Lyrics Poetry and Wordsworth


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Lyrics Poetry and Wordsworth

  1. 1. Lyric PoetryandWordsworth
  2. 2. Lyric Poetry Expresses the personal thoughts and feelings of a single speaker Earliest lyric poems = sung by ancient Greeks to the accompaniment of a lyre No longer sung, but still often have a musical feeling and songlike structure
  3. 3. Types of Lyric Poems Ode: serious, emotional poem paying respect to a person or thing; speaker directly addresses subject Elegy: solemn, formal poem about death; mourns a person or the passing of a better time Sonnet: 14 line poem with a specific meter and rhyme scheme
  4. 4. Elements of Lyric Poetry Figurative language Sound devices Imagery
  5. 5. Figurative Language: languageused imaginatively rather than literally Figures of Speech:  Simile: comparing 2 unlike things using like or as  Metaphor: comparing 2 unlike things without using like or as  Personification: giving human traits to something nonhuman  Oxymoron: juxtaposing 2 opposite words that reveal an interesting truth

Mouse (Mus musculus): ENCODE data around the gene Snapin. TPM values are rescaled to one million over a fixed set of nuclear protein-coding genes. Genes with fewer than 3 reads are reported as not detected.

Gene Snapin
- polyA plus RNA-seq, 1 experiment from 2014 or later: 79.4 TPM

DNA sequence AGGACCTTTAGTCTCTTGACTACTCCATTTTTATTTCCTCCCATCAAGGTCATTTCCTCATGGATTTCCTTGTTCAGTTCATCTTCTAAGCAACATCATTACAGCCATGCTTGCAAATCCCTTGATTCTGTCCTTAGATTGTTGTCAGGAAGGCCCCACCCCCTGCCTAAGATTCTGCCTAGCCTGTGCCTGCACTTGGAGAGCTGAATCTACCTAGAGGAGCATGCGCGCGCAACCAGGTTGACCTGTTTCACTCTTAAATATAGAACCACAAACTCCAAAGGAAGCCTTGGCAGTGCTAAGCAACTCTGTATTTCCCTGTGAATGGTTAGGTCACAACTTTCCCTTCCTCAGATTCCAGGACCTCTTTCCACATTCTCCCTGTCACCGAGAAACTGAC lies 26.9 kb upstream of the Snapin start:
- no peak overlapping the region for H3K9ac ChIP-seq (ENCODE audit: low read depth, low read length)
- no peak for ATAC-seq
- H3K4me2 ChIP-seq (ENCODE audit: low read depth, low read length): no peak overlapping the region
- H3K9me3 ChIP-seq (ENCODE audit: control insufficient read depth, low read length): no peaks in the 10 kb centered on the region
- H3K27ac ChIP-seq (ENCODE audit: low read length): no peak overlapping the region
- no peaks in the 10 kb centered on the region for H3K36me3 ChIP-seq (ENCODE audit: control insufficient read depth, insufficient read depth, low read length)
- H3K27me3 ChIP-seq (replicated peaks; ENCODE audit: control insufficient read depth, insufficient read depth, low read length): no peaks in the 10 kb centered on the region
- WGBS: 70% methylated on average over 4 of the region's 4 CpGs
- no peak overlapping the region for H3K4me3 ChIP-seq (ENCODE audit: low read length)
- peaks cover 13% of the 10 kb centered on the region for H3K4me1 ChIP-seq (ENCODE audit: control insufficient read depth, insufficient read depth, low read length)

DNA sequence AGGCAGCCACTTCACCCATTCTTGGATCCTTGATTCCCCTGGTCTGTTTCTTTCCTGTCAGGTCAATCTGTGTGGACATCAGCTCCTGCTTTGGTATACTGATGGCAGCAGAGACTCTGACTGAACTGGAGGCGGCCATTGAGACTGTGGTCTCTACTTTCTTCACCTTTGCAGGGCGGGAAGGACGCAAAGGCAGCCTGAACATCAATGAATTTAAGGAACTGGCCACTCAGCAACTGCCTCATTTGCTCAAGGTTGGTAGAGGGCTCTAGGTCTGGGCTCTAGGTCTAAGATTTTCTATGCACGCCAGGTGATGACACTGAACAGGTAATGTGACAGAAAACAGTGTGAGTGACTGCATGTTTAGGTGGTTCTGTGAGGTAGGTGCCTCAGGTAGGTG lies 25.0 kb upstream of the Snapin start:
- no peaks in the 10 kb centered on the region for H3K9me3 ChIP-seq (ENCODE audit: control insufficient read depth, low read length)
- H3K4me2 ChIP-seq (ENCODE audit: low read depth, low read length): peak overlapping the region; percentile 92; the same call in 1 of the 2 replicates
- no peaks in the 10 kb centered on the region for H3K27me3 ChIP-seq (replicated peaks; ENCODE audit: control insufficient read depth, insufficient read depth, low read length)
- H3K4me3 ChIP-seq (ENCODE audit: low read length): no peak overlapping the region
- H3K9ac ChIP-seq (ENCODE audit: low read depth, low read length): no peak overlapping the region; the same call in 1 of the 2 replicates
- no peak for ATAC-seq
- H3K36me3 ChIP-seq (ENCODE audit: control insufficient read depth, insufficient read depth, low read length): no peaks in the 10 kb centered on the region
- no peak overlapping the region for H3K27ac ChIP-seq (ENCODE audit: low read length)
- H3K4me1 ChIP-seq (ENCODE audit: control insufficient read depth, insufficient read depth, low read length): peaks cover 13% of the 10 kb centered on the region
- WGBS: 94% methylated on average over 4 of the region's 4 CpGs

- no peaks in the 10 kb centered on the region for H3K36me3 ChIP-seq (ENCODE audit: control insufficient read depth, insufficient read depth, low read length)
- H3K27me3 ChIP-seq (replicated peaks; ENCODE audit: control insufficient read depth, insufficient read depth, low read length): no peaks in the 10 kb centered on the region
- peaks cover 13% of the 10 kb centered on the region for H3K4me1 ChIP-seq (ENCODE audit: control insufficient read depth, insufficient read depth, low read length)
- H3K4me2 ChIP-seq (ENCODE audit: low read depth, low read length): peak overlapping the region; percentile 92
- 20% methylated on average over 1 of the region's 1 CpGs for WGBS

6. 6. Sound devices: use the sounds oflanguage to add a musical quality to poetry  Repetition: repeated use of sounds, words, sentences, etc. for emphasis and a musical effect ◦ Alliteration: initial consonant sounds ◦ Consonance: final consonant sounds ◦ Assonance: similar vowel sounds  Rhyme: repetition of sounds at the ends of words (eg.: end rhyme)  Onomatopoeia: use words that imitate sounds (eg.: ring, boom, growl, etc.)
  7. 7. Imagery Descriptive language that appeals to the senses ◦ Sight ◦ Hearing ◦ Touch ◦ Taste ◦ Smell Examples: green, humming, cold, peppery, musty, etc.
  8. 8. William Wordsworth 1770-1850 Spent childhood in countryside 13  Parents had died by this time 17  Cambridge University Traveled Europe, mainly France Believed in social justice, individual rights Considered to be “the father of English Romanticism”
  9. 9. Wordsworth Video 22:45-30:30
  10. 10. “The World is Too Much With Us”The world is too much with us; late and soon,Getting and spending, we lay waste our powers:Little we see in Nature that is ours;We have given our hearts away, a sordid boon!This Sea that bares her bosom to the moon;The winds that will be howling at all hours,And are upgathered now like sleeping flowers;For this, for everything, we are out of tune,It moves us not.--Great God! Id rather beA Pagan suckled in a creed outworn;So might I, standing on this pleasant lea,Have glimpses that would make me less forlorn;Have sight of Proteus rising from the sea;Or hear old Triton blow his wreathed horn.Sordid = dirtyBoon = favor